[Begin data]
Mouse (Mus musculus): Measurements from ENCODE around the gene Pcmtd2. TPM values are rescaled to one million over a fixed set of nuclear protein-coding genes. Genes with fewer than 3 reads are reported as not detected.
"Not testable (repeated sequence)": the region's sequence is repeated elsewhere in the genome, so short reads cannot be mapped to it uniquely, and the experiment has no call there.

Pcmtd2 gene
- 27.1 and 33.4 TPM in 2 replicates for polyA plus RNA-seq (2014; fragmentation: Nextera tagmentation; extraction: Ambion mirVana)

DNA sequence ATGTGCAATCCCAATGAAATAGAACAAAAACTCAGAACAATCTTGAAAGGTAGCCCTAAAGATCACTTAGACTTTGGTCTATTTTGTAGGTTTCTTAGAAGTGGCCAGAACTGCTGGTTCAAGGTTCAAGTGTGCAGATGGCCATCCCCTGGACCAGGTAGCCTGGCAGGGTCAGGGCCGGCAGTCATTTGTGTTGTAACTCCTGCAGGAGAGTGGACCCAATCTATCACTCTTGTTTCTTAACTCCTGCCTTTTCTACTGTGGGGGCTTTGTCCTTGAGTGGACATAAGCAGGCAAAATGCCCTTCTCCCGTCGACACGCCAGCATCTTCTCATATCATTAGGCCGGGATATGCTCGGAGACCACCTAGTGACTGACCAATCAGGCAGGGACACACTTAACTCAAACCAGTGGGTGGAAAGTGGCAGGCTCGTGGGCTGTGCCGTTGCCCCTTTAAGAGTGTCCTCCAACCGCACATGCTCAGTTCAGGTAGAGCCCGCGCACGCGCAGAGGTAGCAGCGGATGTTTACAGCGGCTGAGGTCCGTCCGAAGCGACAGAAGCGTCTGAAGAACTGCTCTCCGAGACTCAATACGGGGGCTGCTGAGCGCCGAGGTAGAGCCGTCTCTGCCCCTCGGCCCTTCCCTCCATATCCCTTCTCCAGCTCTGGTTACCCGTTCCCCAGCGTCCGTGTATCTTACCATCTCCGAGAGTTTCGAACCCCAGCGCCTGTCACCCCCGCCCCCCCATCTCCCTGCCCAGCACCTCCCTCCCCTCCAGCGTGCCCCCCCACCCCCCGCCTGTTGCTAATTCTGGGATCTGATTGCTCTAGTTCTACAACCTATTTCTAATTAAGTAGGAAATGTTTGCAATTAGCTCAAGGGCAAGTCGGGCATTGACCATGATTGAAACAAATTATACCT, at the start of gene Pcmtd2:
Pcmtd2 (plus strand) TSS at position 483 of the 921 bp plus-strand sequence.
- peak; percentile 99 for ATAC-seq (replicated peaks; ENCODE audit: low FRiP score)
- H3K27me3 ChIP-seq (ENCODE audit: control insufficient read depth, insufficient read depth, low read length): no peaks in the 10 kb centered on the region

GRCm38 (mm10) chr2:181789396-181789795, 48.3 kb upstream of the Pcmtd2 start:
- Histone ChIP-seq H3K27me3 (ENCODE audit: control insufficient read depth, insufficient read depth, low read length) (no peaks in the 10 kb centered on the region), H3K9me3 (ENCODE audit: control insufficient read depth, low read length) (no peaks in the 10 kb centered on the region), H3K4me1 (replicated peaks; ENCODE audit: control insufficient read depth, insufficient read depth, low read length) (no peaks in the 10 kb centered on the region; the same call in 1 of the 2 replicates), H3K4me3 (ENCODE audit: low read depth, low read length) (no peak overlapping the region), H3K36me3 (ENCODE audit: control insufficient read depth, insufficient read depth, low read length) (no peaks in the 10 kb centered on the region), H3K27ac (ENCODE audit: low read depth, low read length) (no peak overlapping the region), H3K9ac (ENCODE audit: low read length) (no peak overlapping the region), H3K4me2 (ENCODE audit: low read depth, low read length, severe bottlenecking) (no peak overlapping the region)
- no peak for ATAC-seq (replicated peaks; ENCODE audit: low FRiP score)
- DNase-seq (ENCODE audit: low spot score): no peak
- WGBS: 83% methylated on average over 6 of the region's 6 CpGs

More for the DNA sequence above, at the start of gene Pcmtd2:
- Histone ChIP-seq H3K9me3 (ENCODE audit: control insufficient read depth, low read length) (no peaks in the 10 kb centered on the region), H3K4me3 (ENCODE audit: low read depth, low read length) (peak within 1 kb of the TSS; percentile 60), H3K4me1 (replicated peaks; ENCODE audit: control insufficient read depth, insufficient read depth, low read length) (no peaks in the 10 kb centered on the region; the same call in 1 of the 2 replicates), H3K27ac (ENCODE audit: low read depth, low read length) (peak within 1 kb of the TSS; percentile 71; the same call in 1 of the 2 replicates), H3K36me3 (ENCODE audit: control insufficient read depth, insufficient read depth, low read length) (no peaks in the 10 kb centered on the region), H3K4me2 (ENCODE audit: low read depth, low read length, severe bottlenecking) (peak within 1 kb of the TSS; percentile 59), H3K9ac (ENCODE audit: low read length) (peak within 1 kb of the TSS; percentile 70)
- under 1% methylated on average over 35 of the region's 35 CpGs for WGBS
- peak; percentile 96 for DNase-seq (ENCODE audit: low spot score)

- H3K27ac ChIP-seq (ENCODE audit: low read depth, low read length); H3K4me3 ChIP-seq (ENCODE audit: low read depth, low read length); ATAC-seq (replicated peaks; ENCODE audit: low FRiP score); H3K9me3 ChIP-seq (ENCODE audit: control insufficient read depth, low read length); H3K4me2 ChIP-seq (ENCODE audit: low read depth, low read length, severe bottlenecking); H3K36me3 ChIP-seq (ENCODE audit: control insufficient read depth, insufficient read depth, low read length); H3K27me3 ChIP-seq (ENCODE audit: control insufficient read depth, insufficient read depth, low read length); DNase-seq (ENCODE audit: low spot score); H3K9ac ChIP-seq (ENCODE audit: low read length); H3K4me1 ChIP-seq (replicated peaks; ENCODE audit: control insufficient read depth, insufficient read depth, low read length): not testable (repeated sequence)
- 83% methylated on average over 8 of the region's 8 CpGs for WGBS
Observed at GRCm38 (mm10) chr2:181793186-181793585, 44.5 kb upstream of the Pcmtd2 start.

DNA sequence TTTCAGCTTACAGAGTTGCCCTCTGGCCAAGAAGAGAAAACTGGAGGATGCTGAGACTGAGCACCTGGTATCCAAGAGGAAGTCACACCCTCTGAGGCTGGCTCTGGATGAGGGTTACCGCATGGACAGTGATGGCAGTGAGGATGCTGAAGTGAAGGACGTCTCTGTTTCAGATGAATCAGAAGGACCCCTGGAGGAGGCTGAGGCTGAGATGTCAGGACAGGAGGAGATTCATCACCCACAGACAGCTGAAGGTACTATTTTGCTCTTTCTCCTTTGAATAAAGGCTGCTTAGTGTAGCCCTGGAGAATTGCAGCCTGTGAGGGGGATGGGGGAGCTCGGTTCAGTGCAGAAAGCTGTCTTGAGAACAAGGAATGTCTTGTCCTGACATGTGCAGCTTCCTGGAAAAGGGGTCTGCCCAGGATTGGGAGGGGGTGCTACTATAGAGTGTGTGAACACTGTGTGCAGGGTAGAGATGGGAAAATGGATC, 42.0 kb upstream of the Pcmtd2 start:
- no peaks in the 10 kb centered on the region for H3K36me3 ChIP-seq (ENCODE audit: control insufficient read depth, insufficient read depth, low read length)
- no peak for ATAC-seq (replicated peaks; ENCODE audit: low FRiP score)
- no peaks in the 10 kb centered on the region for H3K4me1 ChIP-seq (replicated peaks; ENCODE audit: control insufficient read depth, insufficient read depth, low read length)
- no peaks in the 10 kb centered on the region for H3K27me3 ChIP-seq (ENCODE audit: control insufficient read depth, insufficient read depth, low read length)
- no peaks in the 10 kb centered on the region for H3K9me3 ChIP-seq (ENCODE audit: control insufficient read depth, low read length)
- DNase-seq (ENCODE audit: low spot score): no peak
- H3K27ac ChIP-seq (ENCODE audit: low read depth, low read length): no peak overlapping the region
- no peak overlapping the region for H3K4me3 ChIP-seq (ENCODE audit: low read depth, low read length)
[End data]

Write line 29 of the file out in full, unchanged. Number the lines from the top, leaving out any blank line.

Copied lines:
- no peak overlapping the region for H3K4me3 ChIP-seq (ENCODE audit: low read depth, low read length)